Believe me, it’s a hell of a lot to carry.

I had a video call with my sister.  She looked at me in all seriousness & said, “All I’m saying is, I wasn’t disabled until I had chemo.  You’re already disabled, think what impact it’s going to have on you, & if you don’t have to have it, don’t.”

A 6% benefit, that was all.

In the end, I did what I always do when faced with a dilemma, & I wrote out a list of ‘Pros & Cons.’  I was struggling to find ‘Pros’ when my oncologist rang back with a decision.  First, she asked me if I’d made a decision.  I said that I just couldn’t decide & I asked her what she thought.  She said that the team had come to the conclusion that just for a 6% benefit, it wasn’t worth risking my quality of life.  She said it with some nervousness as she knew how hellbent I was on getting all the life-saving treatment I could.  I cried with relief & then admitted that I was hoping that it would be that very decision.

Here’s the list of Pros and Cons – written in July 2020:


  • Once I’ve had it, there is only 5% chance of the cancer returning.
  • On paper, when you read about all my medical issues and impairments, I appear very incapable and disabled, but I’m actually more resilient in real life.  I came through surgery ok without a ventilator; blood gases normal and only one-night stay in hospital which wasn’t predicted.
  • I’ve never had a career-break, and this could well give me ‘head-space’ that I really need.
  • I’m well-supported at home and I’ve got some savings to tide me over (I haven’t got them now because like everyone else, I’ve been ordering random crap off the internet!)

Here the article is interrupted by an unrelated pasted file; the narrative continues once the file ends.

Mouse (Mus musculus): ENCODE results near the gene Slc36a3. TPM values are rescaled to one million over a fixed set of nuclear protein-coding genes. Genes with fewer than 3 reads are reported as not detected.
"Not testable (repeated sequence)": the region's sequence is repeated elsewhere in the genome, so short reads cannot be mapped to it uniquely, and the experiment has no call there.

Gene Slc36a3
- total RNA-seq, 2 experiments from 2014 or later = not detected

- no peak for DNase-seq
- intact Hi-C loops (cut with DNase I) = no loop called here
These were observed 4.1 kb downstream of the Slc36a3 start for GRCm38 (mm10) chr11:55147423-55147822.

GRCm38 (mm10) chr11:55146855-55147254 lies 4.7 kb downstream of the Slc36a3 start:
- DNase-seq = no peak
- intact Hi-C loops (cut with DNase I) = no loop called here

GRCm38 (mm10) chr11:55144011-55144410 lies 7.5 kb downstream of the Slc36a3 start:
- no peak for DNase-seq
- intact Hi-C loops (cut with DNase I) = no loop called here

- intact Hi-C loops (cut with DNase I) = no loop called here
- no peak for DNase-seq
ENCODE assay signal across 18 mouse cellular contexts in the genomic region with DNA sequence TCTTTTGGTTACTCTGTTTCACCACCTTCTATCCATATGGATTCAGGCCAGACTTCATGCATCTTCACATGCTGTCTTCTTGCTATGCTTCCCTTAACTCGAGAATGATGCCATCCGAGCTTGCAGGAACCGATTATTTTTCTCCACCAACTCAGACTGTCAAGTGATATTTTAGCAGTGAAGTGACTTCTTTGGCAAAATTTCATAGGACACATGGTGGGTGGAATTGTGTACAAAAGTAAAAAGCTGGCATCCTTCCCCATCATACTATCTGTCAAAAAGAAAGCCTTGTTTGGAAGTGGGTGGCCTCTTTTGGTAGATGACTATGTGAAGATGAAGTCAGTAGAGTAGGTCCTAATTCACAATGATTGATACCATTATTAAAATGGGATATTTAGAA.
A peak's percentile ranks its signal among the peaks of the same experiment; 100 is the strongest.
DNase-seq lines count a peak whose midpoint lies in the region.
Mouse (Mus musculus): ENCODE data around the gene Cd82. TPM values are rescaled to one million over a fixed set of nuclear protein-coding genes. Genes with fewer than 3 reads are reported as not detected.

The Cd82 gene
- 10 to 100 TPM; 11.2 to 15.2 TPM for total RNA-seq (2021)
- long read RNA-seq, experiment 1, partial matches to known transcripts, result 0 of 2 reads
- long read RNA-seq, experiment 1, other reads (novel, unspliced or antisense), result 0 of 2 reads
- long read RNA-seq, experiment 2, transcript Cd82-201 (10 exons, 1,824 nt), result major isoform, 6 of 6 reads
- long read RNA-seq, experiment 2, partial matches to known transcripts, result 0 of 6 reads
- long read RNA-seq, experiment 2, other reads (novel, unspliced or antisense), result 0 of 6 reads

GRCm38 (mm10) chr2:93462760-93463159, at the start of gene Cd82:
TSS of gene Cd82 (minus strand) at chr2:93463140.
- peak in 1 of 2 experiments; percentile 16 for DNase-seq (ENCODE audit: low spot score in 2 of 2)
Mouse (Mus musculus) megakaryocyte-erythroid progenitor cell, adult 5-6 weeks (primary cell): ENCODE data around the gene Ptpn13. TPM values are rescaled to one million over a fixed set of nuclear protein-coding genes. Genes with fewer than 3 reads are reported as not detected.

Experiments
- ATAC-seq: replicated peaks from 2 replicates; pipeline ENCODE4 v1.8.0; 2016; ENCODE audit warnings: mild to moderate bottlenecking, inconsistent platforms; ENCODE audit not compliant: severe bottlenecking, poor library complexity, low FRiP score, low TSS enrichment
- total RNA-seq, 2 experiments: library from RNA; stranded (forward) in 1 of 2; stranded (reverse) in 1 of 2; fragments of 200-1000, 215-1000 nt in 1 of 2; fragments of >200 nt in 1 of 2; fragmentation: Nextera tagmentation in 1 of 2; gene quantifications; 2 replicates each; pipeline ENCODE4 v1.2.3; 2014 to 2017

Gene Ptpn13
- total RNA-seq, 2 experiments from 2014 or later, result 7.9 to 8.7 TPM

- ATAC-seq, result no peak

• I know I’d be well-supported and well-regarded by the team at Charing Cross.
  • I’d have peace of mind that every treatment was explored to prevent recurrence.
  • I’m struggling to find any more PROS.


  • All of the side effects – including bone-thinning, compromised lungs, numbness in my left foot but sometimes in my hands in the cold, chronic joint & neuropathic pain – I already have, and how much more will I be compromised?
  • It’s still a pandemic with no end / vaccine in sight and I’m high risk-COVID.  To lower my immune system, which is already compromised, is a gamble.  If I caught COVID-19, I probably wouldn’t survive (in hindsight, I had COVID-19 twice & wasn’t hospitalised or needed any treatment other than paracetamol.  Vaccines were approved in the latter part of 2020).
  • 6 months treatment is a long time to be isolating at home.  I’d miss a lot of my friends’ 50th birthday celebrations as well as my own (in the end, this didn’t matter because a new #Lockdown started in November 2020, so everyone largely missed out – thank god for ‘Zoom!’)
  • I’m never comfortable in hospital because I find them to be inaccessible and the nurses are too busy to assist me (not their fault!)
  • I’d want to negotiate PA (Personal Assistant) support to be accompanied whilst in hospital, but because of COVID-19, this might be tricky.
  • I’d be so, so tired.  I’m already wiped out by tamoxifen.
  • Being away from both my jobs and physically changing (loss of hair, etc.), I’m afraid of losing my identity and status.
  • I’m scared of making some of my impairments worse that it could ruin my quality of life, and I might not be able to work, go out, etc.
  • The margin is so small – 3.3 is low risk.  I’m only 3.7.
  • 89% chance of the cancer not returning is quite high.

Published by The Musings of Spu

I'm an Essex girl who went West to find fame and fortune. 'The Musings of Spu' is the home of all my creative output, whether that be my writing or the 'stuff' I've made.